Fourteen miles from the port of Port Sudan, sailing towards NE, you meet the coral barrier of Sanganeb. On the extreme South end of the reef, the famous lighthouse rises up.
It was built in 1906 by the English, when Sudan was protectorate of the British Empire. The first lighthouse used to be a cone shaped construction, as you can see on the postcard of Klaus Huelse, metallic, about 55 meters high, its white and blinking light ranged over 18 miles.
The current structure is made of concrete blocks instead, on top there is a metallic beacon lodging the optical system and it’s surrounded by a circular switchove.
At the base of the lighthouse, on two levels, there are several rooms such as an ex library . Then a few rooms, bathrooms and kitchens, partly occupied by the staff: a caretaker, the electrician, the cook, a security representative.
There are some low one-floor buildings and partly abandoned, detached from the main construction around the little square at the base of the lighthouse and 2 long piers, one northward and the other one southbound. The one facing South has rails and a trailer truck for materials to be taken from the lighthouse to the extreme point of the barrier on the sea. The optical signal is made up of a white flash every 5 seconds.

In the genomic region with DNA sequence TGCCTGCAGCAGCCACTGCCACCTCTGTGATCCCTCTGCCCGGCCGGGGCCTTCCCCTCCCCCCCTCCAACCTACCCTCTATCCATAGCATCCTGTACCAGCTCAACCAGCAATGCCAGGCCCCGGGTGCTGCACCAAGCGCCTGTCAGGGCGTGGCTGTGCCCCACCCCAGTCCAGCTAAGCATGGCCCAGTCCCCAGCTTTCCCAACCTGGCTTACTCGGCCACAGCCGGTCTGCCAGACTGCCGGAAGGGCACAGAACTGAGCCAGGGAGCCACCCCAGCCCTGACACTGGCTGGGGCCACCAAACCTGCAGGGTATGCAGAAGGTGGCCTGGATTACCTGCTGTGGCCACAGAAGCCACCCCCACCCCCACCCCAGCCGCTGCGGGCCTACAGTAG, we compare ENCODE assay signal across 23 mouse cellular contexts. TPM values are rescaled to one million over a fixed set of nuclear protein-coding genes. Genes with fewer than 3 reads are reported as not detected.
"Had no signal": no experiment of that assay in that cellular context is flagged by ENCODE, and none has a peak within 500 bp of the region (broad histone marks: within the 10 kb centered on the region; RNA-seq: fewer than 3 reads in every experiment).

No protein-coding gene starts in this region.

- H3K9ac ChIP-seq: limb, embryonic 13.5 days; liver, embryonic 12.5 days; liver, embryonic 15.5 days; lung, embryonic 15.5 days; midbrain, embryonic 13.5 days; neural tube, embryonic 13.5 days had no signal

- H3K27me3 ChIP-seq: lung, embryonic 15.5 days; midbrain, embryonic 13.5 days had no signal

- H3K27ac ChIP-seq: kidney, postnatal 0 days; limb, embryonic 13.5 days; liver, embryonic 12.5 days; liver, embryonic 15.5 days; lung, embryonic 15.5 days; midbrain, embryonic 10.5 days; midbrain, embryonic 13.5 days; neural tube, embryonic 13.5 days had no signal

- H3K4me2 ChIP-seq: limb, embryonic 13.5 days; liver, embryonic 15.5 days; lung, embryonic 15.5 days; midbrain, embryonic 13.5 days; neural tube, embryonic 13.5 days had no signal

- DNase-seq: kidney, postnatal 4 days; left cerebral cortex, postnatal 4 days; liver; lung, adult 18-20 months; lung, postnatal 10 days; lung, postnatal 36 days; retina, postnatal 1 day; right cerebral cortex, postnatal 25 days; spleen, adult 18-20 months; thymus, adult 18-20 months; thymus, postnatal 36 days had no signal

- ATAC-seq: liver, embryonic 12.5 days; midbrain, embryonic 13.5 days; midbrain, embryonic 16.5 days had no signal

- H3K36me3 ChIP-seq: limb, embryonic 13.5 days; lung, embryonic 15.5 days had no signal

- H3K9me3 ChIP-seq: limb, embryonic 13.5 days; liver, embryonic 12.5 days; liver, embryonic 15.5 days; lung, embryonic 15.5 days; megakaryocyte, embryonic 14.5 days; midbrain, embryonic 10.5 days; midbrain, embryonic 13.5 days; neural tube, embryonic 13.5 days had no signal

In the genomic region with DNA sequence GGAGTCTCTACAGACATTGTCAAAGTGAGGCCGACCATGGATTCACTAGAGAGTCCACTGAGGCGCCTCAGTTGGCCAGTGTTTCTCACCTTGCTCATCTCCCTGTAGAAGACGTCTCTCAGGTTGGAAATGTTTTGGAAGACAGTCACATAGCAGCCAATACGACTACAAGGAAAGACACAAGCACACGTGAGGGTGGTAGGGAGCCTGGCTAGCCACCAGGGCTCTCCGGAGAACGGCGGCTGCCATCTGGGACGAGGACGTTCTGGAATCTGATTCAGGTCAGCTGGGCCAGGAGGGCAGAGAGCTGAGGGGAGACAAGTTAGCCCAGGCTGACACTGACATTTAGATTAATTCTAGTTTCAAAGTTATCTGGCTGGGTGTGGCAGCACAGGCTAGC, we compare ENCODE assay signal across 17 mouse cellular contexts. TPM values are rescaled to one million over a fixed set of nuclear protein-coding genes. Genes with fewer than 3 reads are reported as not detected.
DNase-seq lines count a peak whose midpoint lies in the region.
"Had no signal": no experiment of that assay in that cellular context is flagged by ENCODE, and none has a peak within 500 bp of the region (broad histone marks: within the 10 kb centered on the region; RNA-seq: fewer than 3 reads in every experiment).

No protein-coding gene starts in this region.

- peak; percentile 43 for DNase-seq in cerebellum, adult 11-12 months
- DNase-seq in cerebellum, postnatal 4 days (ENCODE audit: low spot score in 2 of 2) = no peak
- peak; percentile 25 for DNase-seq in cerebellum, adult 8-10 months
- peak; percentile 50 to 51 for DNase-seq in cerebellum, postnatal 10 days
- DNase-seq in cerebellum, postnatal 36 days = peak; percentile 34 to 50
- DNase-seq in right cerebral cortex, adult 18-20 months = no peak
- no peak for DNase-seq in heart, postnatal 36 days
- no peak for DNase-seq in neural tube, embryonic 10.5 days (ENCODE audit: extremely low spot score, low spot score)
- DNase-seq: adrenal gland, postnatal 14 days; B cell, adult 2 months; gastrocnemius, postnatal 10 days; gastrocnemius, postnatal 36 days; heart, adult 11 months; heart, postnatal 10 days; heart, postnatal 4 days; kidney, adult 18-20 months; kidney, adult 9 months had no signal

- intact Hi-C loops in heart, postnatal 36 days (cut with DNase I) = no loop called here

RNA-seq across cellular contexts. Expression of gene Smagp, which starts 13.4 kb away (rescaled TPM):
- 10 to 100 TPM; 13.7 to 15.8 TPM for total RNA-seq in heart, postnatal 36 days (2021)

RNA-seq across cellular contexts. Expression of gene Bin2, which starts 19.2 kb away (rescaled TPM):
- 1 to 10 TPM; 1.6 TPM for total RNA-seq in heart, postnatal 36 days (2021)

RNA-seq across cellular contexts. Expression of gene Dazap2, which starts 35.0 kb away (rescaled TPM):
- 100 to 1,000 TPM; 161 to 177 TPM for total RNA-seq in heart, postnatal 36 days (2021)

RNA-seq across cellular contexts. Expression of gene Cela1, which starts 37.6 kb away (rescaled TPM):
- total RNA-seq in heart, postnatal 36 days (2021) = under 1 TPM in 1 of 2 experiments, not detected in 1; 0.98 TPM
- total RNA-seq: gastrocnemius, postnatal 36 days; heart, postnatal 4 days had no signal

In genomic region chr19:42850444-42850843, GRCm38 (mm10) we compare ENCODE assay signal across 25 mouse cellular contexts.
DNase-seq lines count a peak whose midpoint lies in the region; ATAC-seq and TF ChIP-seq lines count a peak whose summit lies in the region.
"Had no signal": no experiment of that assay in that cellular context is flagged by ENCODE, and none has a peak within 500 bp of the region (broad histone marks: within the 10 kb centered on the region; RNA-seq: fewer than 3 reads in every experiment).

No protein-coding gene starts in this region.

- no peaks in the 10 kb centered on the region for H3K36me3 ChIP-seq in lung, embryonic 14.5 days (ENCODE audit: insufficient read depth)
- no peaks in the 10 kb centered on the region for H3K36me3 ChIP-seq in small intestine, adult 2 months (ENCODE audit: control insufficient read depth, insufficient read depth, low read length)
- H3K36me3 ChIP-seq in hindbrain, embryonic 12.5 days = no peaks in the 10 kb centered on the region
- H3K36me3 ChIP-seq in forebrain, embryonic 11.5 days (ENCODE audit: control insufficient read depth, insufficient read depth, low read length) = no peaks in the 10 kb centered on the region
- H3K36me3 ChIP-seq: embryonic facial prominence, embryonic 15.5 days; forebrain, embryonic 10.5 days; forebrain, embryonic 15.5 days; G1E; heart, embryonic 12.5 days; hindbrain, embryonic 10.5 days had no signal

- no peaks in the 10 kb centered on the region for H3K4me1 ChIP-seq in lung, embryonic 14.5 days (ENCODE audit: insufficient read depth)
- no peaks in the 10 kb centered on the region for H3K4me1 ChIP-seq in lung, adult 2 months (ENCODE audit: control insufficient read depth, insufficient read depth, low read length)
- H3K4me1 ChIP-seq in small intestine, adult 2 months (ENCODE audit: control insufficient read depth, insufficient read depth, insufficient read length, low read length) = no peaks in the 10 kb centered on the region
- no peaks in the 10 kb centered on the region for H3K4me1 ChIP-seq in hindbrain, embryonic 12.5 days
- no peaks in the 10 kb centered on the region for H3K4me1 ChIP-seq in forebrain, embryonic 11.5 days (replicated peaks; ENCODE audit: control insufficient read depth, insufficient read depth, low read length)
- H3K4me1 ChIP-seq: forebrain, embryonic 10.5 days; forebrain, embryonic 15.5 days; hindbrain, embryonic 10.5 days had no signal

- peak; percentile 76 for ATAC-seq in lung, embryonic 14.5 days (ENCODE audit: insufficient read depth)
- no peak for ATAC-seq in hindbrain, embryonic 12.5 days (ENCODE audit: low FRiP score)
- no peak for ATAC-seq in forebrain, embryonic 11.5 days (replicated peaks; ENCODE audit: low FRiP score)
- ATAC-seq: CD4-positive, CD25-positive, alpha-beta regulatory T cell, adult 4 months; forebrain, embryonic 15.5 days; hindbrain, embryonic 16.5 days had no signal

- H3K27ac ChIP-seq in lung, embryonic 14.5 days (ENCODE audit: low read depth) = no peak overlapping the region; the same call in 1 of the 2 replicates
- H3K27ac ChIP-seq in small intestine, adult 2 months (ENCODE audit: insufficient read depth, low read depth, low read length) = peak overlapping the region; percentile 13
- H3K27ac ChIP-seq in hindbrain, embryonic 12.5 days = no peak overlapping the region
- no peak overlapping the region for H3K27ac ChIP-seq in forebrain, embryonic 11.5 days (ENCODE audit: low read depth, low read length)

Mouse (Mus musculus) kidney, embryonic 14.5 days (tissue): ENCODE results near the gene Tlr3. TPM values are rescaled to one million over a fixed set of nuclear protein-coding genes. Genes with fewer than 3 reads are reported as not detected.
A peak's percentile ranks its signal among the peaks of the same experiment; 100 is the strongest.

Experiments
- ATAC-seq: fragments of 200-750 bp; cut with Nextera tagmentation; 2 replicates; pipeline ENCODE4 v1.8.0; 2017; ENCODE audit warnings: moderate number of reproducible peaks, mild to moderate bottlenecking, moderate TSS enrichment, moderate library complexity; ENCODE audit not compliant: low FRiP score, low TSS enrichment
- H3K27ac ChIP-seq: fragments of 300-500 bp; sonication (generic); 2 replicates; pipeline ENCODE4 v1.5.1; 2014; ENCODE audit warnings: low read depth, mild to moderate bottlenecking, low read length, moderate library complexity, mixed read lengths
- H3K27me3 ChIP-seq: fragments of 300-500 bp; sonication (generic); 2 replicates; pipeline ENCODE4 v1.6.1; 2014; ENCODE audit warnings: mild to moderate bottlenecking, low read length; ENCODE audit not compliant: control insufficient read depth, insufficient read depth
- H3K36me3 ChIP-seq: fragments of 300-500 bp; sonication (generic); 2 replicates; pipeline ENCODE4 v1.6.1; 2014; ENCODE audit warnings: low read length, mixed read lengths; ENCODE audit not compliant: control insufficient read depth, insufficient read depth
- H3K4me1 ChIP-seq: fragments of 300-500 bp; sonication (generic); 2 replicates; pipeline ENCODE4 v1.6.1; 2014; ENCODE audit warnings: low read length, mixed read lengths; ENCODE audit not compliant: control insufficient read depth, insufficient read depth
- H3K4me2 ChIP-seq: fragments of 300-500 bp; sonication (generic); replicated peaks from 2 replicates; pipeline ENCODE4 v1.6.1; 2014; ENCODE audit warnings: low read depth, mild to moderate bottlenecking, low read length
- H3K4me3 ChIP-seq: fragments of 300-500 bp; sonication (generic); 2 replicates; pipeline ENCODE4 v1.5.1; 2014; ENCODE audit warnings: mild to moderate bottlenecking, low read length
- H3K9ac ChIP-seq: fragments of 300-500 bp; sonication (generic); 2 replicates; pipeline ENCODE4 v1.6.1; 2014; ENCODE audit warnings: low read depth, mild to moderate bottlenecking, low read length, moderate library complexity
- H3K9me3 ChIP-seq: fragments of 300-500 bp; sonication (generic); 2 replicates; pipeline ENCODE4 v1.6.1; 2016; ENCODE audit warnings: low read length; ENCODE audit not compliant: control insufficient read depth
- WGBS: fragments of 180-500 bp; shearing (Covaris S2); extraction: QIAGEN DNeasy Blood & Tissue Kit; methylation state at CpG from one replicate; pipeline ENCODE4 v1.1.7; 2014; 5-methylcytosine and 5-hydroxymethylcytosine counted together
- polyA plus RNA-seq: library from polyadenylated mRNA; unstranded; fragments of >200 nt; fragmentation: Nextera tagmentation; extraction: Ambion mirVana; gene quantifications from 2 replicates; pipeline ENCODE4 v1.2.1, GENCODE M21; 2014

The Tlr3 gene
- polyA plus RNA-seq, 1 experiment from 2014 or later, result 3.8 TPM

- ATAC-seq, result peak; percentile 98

Among the dives at the south west plateu, at south east wall and at the extreme North point, you always find the time to go up to the top of the lighthouse. T
he blue 360 degrees horizon, the infinite space, the solitude of just the sea fulfil the fascination of Sanganeb. It’s not hard to be ravished. Sanganeb is a Marine Park since 1990. The barrier is about 3 miles long and 1 mile large. There are lots of suggestive stories about the Red Sea pioneers, the brave and adventurous who first went there and started diving with no comfort compared to what we are used to today with the M/Y operating from Port Sudan. Hans Hass, when he arrived in 2007, told us that then he had the chance to meet a white shark in the South, near the pier…